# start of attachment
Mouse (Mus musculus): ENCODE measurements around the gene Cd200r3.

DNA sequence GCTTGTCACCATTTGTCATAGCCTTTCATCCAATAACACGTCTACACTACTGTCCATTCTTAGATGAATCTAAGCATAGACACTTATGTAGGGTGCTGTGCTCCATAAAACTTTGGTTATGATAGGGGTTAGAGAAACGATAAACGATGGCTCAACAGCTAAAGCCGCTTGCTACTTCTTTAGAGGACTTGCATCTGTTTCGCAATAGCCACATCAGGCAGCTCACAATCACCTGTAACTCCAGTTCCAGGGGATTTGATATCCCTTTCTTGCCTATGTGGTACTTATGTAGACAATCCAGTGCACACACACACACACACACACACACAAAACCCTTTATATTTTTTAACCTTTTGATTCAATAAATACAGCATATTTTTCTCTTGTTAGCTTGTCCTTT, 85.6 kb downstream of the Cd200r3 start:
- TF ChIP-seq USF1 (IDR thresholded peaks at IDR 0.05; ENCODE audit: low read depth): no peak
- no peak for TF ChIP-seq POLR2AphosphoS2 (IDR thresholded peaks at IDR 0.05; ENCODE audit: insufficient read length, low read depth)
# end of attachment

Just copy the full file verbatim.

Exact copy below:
Mouse (Mus musculus): ENCODE measurements around the gene Cd200r3.

DNA sequence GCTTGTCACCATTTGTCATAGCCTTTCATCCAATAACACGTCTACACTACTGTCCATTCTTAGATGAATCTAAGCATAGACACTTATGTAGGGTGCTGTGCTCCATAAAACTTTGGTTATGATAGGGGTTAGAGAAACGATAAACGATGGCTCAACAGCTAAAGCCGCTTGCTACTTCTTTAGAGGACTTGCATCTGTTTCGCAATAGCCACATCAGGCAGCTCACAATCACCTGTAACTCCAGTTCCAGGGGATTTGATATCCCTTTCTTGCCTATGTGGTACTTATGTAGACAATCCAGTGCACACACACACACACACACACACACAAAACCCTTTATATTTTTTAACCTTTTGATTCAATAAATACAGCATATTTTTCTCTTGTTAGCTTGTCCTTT, 85.6 kb downstream of the Cd200r3 start:
- TF ChIP-seq USF1 (IDR thresholded peaks at IDR 0.05; ENCODE audit: low read depth): no peak
- no peak for TF ChIP-seq POLR2AphosphoS2 (IDR thresholded peaks at IDR 0.05; ENCODE audit: insufficient read length, low read depth)